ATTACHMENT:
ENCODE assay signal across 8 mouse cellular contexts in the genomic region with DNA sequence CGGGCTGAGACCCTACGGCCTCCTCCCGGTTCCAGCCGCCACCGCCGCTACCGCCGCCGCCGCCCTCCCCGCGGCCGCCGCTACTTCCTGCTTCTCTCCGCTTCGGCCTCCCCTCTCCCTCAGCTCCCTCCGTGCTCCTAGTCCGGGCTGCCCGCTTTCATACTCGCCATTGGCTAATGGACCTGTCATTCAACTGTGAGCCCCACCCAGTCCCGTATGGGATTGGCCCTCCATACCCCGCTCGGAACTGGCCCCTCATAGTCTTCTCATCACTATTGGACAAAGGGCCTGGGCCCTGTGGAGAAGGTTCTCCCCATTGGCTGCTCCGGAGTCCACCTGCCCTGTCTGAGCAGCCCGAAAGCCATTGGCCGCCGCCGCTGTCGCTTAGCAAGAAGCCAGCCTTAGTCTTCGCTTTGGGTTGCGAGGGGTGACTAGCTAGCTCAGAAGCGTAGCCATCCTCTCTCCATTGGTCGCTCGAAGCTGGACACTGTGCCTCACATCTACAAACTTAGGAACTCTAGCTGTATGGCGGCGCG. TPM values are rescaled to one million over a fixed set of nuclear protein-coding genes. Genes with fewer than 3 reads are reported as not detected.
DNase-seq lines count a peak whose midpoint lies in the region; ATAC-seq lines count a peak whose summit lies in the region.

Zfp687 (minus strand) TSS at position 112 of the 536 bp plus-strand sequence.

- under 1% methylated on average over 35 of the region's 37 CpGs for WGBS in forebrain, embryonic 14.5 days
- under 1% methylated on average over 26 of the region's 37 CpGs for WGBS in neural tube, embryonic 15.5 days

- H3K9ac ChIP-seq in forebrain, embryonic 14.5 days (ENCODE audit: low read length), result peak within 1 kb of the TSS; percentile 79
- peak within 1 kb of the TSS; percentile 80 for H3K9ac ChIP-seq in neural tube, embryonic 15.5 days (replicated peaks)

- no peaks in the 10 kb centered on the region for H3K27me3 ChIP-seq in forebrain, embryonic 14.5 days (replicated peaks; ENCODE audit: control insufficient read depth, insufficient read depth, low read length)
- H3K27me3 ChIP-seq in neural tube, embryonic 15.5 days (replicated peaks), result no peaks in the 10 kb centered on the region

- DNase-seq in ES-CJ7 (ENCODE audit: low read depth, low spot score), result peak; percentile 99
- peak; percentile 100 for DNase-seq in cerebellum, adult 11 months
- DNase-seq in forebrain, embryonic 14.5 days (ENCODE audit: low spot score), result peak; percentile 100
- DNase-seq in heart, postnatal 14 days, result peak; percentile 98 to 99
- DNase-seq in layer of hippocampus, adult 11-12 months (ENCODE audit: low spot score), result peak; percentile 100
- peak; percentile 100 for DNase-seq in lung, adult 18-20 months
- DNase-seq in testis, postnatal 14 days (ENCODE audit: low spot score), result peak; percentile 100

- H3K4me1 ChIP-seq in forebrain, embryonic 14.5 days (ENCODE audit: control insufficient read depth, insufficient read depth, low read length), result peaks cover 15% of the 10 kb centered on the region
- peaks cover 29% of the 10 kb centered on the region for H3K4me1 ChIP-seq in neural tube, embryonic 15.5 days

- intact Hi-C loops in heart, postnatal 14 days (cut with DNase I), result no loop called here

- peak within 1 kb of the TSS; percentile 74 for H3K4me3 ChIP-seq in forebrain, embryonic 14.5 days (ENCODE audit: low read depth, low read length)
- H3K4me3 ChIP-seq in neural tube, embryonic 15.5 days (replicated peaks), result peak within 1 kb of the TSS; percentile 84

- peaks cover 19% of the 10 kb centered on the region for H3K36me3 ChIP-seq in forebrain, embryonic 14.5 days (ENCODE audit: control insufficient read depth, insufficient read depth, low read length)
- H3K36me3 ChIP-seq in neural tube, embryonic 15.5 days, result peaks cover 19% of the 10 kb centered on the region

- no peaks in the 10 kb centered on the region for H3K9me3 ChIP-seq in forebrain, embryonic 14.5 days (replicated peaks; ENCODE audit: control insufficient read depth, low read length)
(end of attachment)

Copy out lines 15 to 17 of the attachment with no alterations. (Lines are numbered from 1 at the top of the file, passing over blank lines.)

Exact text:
- peak; percentile 100 for DNase-seq in lung, adult 18-20 months
- DNase-seq in testis, postnatal 14 days (ENCODE audit: low spot score), result peak; percentile 100

- H3K4me1 ChIP-seq in forebrain, embryonic 14.5 days (ENCODE audit: control insufficient read depth, insufficient read depth, low read length), result peaks cover 15% of the 10 kb centered on the region